If the inspectors haven’t found any weapons by next Tuesday -- a deadline for U.N. weapons inspectors to report their findings -- Americans say give them more time. Most Americans think those weapons are there to be found, though many doubt inspectors will find them.

The poll found 63% of Americans want President Bush to find a diplomatic solution.

It also found support for military action -- if it becomes necessary -- is still high, but it has slipped from just two months ago -- 64% now compared to 70% last November.

What's more, Americans seem to want hard evidence that Iraq is cheating. More than two-thirds (77% to 17%) say if inspectors haven't found a smoking gun, they should keep looking.

For the moment, diplomacy is the clearly favored course with regard to Iraq, a feeling that hasn’t changed from two weeks ago.


Found no weapons of mass destruction so far

Start military action:
Keep looking:

Iraq can't prove it's shut down its program

Start military action:
Keep looking:

More information at link...

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Posted by myrna minx in General Discussion (1/22-2007 thru 12/14/2010)
Wed Apr 25th 2007, 11:07 AM
While Republicans whine about the Waxmann subpoenas... /

Thursday, February 5, 2004 Posted: 9:50 PM EST (0250 GMT)
Frist staffer to resign over memos

WASHINGTON (AP) -- One of Senate Majority Leader Bill Frist's key staffers will resign Friday because of an investigation into how Republicans gained access to Democratic memos concerning opposition to President Bush's judicial nominees. /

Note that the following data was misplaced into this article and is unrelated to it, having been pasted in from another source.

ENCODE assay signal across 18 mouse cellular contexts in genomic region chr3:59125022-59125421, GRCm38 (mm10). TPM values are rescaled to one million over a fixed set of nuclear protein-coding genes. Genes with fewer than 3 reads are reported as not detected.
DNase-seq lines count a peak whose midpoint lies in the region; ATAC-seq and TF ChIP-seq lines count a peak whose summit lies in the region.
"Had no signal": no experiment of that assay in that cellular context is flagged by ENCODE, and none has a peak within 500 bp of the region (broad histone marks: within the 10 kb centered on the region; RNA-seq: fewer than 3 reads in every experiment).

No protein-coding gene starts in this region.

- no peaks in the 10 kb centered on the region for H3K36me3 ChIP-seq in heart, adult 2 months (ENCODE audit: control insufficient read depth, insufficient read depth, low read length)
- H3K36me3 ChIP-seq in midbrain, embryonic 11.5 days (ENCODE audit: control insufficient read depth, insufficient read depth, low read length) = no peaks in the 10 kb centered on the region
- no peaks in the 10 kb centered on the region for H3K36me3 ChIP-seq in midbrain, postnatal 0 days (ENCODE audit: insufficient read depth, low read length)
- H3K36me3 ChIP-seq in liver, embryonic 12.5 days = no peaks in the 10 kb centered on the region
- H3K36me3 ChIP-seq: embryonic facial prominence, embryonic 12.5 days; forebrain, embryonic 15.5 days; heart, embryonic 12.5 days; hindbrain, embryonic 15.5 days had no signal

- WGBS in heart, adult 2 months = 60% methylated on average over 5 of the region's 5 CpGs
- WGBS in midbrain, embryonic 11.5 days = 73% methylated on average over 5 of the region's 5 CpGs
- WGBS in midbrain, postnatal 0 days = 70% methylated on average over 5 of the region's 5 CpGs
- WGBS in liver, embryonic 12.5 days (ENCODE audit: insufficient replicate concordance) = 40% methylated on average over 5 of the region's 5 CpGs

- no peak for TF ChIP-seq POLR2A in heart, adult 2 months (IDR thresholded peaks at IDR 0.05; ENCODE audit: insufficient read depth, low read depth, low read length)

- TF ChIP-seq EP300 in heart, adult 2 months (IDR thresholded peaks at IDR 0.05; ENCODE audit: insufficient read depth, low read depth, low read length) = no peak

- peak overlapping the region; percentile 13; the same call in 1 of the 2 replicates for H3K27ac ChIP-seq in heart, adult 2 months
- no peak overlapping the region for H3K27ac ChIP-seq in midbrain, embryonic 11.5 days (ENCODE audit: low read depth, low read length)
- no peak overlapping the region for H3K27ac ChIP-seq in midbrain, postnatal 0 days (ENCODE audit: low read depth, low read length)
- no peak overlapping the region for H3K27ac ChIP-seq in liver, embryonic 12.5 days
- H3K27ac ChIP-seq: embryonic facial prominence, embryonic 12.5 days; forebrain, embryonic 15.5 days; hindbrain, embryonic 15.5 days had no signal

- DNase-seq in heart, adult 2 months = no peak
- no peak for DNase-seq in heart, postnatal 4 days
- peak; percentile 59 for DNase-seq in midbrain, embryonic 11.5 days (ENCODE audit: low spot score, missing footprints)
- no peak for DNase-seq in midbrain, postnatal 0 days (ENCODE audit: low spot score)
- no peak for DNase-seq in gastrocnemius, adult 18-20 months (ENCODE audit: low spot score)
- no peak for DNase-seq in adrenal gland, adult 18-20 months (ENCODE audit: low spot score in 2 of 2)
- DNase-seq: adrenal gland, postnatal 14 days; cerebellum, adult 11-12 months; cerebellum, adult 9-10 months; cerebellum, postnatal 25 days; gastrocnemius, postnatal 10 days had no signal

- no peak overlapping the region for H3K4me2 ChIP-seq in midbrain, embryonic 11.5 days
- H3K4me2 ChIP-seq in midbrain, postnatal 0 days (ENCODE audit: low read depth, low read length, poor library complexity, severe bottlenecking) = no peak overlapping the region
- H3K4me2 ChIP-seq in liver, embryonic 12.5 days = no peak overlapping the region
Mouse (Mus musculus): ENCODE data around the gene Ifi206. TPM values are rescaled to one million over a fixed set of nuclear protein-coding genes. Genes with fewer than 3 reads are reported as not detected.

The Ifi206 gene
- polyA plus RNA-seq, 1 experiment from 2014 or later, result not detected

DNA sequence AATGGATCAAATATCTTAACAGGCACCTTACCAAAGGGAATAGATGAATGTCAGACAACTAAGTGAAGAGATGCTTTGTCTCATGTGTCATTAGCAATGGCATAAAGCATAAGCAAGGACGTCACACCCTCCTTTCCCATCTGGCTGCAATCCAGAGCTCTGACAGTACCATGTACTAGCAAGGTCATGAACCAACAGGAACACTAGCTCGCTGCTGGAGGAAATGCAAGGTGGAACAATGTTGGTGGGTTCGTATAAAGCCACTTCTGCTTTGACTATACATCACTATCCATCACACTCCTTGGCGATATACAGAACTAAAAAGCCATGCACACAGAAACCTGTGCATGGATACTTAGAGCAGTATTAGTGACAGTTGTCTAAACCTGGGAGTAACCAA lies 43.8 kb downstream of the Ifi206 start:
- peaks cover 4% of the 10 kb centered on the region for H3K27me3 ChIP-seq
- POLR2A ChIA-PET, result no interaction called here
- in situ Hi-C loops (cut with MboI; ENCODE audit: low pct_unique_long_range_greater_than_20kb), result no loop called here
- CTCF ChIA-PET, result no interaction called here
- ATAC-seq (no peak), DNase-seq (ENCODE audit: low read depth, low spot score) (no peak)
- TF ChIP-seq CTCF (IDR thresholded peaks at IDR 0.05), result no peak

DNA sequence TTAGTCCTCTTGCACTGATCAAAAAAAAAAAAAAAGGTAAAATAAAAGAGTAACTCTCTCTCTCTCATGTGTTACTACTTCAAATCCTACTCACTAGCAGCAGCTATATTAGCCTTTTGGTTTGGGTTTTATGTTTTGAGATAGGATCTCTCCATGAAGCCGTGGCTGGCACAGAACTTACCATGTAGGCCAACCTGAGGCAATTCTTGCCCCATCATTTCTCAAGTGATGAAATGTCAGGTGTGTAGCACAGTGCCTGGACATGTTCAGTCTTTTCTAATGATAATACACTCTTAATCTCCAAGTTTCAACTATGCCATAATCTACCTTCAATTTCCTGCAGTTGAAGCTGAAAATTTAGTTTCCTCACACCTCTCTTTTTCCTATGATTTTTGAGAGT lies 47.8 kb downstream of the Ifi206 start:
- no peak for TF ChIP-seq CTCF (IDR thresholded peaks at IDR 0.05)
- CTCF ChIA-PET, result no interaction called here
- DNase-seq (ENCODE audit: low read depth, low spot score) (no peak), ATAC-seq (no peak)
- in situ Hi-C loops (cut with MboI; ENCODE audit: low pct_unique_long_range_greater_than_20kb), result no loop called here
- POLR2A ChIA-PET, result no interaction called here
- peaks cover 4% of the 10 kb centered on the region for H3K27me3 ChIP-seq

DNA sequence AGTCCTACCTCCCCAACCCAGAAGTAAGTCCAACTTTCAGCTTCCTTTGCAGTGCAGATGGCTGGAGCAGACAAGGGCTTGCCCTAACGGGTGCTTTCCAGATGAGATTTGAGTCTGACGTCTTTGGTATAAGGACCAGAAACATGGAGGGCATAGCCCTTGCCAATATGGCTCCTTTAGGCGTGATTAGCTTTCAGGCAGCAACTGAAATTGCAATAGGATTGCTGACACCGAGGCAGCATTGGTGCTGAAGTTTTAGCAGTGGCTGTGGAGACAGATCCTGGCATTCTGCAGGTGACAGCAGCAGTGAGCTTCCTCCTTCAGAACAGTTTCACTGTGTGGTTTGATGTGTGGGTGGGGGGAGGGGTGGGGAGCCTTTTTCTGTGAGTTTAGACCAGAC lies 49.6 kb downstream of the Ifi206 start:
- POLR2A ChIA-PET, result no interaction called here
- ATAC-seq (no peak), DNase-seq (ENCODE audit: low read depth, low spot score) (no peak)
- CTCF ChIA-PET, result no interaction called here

Infiltration of files seen as extensive
Senate panel's GOP staff pried on Democrats
By Charlie Savage, Globe Staff | January 22, 2004

WASHINGTON -- Republican staff members of the US Senate Judiciary Committee infiltrated opposition computer files for a year, monitoring secret strategy memos and periodically passing on copies to the media, Senate officials told The Globe.

From the spring of 2002 until at least April 2003, members of the GOP committee staff exploited a computer glitch that allowed them to access restricted Democratic communications without a password. Trolling through hundreds of memos, they were able to read talking points and accounts of private meetings discussing which judicial nominees Democrats would fight -- and with what tactics.

Much much more...
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Posted by myrna minx in General Discussion (1/22-2007 thru 12/14/2010)
Tue Mar 27th 2007, 11:14 AM